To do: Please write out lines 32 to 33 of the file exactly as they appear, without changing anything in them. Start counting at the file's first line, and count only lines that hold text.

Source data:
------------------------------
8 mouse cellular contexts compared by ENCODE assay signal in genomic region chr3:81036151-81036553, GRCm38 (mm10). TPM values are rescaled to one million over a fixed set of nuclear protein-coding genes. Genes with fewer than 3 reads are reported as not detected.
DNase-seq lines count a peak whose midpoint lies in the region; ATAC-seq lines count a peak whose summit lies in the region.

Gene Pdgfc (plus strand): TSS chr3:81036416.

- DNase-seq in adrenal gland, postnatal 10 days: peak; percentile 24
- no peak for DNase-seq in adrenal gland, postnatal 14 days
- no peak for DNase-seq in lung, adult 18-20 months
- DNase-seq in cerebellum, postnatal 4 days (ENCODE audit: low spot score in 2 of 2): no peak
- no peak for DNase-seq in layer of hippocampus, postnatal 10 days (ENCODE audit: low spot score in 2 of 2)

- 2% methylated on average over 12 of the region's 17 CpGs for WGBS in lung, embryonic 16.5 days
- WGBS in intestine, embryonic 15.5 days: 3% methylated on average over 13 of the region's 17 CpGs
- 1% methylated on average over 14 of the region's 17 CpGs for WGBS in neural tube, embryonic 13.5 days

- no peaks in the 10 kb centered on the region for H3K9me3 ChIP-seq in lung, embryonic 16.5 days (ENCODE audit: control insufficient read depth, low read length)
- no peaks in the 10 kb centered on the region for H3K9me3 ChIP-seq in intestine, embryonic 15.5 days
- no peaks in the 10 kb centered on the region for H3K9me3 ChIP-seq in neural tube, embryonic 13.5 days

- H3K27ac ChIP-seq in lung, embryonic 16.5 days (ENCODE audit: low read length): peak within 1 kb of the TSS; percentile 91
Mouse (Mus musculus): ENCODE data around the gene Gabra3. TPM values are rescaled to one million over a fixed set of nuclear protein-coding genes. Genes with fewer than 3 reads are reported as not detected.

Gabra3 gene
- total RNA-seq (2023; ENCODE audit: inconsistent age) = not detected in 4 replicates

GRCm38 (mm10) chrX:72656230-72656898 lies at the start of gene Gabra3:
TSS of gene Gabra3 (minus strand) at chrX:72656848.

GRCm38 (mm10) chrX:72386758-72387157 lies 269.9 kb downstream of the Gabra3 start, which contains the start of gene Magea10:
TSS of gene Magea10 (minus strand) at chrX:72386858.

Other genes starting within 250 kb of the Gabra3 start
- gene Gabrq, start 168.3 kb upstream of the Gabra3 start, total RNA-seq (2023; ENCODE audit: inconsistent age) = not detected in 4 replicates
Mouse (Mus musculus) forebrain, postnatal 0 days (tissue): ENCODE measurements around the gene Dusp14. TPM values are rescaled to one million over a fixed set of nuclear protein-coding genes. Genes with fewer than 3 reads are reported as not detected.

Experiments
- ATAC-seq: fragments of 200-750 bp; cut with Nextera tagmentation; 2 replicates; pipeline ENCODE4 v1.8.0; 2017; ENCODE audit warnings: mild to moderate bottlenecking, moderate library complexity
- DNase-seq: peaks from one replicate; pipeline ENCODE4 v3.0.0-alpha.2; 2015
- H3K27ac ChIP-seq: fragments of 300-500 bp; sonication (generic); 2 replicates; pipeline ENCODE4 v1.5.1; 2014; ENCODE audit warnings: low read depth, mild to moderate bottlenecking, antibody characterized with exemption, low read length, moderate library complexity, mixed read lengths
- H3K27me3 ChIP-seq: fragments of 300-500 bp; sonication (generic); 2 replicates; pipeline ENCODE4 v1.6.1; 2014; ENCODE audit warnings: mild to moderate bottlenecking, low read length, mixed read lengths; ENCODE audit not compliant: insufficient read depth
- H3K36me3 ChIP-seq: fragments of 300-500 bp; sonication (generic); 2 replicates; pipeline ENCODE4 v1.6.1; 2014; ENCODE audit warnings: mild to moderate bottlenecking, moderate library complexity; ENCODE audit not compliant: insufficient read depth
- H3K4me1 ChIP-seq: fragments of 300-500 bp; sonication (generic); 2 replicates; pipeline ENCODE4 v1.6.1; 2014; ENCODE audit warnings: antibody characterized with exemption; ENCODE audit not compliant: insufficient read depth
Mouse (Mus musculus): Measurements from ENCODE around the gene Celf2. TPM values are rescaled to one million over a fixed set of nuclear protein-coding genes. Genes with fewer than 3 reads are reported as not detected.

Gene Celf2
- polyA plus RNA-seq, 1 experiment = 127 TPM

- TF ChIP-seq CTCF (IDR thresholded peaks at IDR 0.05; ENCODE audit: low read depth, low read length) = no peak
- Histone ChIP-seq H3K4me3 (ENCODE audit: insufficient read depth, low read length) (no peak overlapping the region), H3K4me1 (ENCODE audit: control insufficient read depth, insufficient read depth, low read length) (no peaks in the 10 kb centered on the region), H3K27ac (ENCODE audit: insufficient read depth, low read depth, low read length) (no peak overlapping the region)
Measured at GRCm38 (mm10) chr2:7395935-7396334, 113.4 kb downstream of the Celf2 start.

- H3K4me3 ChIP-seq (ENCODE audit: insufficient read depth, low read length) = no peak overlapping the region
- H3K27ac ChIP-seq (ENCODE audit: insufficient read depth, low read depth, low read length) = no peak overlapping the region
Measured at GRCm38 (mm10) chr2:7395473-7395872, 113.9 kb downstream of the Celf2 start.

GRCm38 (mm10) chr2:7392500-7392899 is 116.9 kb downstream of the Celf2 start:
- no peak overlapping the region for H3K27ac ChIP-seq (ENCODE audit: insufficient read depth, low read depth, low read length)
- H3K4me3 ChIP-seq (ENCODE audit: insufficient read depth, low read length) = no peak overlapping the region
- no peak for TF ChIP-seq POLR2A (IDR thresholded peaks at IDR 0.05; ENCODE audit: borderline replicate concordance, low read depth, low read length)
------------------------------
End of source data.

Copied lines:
- H3K4me1 ChIP-seq: fragments of 300-500 bp; sonication (generic); 2 replicates; pipeline ENCODE4 v1.6.1; 2014; ENCODE audit warnings: antibody characterized with exemption; ENCODE audit not compliant: insufficient read depth
Mouse (Mus musculus): Measurements from ENCODE around the gene Celf2. TPM values are rescaled to one million over a fixed set of nuclear protein-coding genes. Genes with fewer than 3 reads are reported as not detected.